Elderly, disabled and low-income Oregonians are disproportionately exposed to wildfires, according to a new study published in Science Advances.
Researchers looked at communities across Oregon, Washington state and California who were caught in the perimeters of wildfires. In Oregon, they found that nearly half of those people had high social vulnerability.
The study’s definition of social vulnerability included socioeconomic status, disability, housing and language abilities. When a wildfire strikes, it may be harder for these groups to adapt or rebuild, according to UC Merced Professor John Abatzoglou.
“Affluent communities do have the financial means to build defensible space,” said Abatzoglou, “whereas those people with limited financial means or less than optimal health status are going to face larger impacts.”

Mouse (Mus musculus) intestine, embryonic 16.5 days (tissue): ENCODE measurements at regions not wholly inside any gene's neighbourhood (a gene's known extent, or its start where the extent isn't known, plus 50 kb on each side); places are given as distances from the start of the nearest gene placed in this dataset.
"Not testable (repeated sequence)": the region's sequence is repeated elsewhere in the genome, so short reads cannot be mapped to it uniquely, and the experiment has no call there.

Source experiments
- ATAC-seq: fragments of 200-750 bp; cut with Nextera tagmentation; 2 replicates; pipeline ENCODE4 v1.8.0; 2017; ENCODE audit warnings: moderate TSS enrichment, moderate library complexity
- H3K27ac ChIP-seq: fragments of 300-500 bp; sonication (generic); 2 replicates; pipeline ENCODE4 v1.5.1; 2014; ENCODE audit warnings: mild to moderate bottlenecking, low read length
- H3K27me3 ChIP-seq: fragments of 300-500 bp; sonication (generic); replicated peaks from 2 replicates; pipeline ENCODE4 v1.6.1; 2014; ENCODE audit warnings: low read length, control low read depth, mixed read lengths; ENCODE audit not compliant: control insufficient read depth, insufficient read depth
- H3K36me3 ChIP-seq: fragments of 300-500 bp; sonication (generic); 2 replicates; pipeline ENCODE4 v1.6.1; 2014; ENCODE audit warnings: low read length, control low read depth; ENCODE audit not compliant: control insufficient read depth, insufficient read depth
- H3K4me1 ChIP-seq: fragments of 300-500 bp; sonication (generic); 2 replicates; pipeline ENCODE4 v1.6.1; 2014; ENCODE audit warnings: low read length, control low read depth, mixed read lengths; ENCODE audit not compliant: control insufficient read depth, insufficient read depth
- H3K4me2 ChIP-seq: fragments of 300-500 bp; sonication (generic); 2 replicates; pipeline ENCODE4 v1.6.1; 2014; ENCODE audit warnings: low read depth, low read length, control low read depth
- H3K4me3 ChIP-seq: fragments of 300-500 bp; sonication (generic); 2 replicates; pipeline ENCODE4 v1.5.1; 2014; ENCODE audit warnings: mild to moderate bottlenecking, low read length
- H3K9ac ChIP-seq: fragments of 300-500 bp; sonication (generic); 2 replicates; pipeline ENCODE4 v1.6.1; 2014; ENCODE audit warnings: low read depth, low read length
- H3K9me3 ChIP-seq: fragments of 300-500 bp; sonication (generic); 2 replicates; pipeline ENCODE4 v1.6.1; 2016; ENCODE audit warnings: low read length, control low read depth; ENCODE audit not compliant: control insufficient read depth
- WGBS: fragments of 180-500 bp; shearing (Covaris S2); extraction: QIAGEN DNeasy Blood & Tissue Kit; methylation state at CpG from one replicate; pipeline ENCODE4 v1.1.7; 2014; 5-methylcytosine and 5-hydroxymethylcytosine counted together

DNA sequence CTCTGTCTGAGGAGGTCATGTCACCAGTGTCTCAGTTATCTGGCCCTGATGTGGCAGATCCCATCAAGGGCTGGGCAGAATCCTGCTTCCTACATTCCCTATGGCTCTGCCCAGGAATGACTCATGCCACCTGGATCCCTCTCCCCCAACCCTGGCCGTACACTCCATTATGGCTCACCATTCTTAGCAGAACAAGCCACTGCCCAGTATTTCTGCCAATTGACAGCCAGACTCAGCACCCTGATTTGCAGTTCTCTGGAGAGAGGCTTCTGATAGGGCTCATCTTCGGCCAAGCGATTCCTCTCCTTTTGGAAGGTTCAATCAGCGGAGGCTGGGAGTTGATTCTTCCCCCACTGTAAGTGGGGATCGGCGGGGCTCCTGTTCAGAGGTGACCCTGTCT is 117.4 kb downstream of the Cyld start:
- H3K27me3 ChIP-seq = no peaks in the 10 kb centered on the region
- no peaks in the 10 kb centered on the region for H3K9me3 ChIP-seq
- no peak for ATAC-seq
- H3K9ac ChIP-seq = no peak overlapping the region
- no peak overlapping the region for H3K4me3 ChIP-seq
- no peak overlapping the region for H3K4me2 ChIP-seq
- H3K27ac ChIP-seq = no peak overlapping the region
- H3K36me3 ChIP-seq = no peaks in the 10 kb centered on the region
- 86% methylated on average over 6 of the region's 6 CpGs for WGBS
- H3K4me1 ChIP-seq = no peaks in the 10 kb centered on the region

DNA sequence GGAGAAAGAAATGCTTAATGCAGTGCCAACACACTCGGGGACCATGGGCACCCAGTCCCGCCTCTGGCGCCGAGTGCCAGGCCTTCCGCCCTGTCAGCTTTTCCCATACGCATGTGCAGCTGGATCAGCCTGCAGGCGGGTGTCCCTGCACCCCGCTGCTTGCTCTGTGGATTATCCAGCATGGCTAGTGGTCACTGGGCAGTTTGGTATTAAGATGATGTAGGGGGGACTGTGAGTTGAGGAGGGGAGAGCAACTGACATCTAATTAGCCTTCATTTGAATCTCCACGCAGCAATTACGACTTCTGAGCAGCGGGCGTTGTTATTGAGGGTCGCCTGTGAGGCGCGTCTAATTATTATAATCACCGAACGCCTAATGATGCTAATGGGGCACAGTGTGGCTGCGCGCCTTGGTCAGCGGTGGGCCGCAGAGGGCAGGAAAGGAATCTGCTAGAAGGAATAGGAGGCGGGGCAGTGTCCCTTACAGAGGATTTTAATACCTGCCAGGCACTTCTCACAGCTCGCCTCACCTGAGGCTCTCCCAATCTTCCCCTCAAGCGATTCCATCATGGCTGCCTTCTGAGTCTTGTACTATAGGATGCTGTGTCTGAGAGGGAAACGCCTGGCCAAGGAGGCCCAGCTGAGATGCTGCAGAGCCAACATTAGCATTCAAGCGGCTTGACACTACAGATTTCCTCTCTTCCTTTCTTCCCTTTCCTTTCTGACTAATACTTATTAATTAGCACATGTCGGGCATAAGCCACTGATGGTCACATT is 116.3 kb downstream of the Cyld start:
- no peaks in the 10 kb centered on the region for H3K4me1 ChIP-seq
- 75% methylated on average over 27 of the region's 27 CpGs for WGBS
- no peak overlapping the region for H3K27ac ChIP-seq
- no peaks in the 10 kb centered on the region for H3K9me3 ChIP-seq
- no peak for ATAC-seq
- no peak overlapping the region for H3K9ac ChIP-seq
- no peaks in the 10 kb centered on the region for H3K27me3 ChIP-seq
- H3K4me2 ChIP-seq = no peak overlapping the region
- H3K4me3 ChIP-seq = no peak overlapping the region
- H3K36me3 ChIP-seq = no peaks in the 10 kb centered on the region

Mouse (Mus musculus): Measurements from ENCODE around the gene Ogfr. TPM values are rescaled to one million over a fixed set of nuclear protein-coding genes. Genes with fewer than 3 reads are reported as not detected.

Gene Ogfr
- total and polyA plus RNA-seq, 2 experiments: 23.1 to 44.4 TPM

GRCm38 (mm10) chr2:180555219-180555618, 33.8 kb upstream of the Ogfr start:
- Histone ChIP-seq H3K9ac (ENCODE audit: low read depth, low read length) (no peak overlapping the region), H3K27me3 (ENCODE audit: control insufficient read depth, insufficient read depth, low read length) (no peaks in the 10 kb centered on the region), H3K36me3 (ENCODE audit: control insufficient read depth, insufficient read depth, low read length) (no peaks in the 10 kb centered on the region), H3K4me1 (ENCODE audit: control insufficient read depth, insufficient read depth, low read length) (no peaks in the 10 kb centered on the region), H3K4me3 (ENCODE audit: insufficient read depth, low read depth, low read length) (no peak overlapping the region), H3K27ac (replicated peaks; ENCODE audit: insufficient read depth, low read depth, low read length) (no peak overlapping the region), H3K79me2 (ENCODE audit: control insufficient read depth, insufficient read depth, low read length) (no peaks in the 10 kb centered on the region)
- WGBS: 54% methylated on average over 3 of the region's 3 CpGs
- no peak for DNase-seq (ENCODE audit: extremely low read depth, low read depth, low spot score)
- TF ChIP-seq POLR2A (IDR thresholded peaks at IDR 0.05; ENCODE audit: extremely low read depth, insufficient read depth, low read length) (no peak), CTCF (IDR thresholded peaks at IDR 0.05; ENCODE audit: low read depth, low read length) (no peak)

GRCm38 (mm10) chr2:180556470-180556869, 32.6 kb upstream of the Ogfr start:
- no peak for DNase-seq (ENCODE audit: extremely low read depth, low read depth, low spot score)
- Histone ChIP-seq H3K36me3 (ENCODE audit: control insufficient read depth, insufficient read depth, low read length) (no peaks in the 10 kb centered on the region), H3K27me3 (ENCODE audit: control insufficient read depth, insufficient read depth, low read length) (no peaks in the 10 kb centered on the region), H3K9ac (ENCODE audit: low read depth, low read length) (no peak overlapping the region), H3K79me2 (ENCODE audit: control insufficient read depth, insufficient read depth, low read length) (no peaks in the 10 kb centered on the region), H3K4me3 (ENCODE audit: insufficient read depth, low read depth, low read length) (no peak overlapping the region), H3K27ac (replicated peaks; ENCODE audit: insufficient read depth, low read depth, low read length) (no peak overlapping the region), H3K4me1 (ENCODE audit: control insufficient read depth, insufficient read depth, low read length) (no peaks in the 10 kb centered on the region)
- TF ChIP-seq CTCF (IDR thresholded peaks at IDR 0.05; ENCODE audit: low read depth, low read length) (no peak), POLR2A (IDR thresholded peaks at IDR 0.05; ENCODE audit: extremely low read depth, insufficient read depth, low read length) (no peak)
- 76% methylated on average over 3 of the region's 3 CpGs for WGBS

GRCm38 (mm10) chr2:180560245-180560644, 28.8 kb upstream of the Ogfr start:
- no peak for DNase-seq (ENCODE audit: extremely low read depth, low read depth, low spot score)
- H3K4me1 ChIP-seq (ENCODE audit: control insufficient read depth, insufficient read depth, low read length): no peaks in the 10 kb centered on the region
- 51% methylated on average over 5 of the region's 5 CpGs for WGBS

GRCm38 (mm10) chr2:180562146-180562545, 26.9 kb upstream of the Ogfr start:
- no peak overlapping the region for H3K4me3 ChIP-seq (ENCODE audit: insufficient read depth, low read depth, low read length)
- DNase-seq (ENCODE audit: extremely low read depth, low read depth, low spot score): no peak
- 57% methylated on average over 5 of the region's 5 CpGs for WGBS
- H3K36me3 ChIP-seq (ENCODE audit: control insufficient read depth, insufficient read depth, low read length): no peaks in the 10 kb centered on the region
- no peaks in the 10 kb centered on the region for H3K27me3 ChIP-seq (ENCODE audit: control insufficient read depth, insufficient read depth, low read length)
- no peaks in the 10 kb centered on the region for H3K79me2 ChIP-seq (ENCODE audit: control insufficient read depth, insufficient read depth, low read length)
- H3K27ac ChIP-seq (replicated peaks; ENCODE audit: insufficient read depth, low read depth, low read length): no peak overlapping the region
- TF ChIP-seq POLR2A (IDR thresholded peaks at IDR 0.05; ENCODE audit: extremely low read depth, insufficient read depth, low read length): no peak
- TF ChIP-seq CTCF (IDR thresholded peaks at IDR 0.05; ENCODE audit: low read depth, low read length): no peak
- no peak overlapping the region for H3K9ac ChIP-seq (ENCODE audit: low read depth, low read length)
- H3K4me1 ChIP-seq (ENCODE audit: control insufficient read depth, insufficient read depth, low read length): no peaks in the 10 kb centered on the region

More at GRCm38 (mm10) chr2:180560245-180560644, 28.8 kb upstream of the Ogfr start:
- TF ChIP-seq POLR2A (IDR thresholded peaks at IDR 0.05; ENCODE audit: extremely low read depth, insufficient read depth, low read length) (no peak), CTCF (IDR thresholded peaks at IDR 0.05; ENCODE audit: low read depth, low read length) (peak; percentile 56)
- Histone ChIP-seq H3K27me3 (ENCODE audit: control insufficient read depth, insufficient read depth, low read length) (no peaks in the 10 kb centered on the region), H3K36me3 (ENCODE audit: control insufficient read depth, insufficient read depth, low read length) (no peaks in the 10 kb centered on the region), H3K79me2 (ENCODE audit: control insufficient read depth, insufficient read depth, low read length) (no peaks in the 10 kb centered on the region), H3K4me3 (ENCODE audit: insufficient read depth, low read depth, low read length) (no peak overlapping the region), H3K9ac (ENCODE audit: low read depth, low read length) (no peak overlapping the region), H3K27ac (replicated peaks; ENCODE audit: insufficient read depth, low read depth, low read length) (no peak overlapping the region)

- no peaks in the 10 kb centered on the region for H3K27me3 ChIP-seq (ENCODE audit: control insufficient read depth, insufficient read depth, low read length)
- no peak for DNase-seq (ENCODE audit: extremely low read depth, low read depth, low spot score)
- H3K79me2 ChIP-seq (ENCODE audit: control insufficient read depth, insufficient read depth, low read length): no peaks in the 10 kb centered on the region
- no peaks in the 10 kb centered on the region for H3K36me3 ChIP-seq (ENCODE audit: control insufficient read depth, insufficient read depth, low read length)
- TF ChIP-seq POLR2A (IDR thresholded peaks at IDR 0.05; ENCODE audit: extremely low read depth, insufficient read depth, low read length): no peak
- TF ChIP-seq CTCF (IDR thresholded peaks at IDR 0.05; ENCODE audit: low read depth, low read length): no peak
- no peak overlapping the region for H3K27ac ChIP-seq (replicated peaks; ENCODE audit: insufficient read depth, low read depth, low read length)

Additionally, the study found that as wildfires became more common due to climate change, vulnerable communities in Oregon were more likely to feel the effects than other groups.
“We need to find ways to help those individuals living in fire prone environments cope with fire,” said Abatzoglou. “It’s not a question of whether fire will happen. It’s a question of when it will happen.”
Oregon State University Professor Erica Fleischman, who contributed to the research, said the study’s findings could help guide government resources to the communities where they’d be the most helpful.
“Different communities have different risk factors, different assets, and different priorities,” she said. “But this provides some underlying information about those risk factors that can help jumpstart those direct discussions.”
Among those affected by wildfires in Oregon, age, financial and disability vulnerabilities were more common than language and housing issues.